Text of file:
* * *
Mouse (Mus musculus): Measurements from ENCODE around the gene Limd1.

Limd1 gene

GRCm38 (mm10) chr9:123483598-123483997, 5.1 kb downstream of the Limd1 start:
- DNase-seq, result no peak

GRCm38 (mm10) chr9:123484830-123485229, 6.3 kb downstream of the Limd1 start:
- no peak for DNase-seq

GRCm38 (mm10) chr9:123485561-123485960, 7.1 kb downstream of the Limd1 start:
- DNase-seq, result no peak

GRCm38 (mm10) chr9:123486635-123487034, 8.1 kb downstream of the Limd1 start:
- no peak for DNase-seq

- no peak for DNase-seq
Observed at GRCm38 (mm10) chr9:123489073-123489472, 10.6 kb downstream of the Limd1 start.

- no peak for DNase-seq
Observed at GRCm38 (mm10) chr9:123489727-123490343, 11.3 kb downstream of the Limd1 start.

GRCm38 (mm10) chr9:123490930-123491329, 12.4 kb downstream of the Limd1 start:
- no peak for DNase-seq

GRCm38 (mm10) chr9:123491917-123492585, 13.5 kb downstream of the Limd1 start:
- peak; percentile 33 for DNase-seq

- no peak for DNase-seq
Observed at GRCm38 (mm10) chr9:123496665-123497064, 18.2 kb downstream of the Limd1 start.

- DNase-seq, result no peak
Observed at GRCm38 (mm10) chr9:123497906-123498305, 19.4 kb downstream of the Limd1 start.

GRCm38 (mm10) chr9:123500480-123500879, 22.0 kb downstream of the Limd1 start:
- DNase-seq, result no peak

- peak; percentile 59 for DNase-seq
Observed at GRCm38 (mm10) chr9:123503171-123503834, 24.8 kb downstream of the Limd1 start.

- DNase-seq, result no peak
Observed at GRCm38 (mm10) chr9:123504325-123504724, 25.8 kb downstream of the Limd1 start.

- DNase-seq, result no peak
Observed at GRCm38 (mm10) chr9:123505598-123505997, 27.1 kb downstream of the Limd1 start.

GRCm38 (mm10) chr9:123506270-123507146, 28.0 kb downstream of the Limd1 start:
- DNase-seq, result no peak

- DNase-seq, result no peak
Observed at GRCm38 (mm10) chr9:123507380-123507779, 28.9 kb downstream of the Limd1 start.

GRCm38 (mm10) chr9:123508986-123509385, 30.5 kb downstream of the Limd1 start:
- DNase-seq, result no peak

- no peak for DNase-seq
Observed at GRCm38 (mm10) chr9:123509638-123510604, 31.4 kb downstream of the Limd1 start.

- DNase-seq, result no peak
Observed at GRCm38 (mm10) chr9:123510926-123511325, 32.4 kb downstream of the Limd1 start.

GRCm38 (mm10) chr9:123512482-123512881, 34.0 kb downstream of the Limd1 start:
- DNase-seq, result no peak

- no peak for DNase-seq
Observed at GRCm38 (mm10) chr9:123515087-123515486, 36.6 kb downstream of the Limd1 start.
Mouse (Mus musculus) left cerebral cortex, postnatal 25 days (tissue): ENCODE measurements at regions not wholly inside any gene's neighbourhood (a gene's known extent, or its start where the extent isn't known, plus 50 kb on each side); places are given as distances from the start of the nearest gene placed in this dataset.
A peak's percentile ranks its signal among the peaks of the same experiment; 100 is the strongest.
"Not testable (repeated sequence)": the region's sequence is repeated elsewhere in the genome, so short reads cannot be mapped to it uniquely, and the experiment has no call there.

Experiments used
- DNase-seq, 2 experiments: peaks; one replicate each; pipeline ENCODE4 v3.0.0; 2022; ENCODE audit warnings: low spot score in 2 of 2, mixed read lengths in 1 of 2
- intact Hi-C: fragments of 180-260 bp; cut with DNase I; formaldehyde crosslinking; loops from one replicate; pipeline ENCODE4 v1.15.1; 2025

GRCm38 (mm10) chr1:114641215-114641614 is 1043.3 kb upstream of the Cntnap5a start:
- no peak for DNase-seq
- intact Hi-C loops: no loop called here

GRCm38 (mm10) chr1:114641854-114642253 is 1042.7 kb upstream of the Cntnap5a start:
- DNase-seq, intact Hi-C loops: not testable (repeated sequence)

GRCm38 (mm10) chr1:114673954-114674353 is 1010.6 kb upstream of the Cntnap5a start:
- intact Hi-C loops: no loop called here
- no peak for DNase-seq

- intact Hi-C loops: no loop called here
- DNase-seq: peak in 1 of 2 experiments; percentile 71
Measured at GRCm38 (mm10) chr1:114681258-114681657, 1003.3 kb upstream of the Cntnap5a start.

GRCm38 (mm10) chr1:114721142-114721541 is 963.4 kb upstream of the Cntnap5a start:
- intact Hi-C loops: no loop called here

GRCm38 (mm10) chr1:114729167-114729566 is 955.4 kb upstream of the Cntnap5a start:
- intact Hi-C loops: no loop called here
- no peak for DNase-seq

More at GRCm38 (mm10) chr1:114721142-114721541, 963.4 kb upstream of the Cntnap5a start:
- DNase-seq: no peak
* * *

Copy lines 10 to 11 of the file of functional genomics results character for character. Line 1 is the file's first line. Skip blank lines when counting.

- no peak for DNase-seq

- no peak for DNase-seq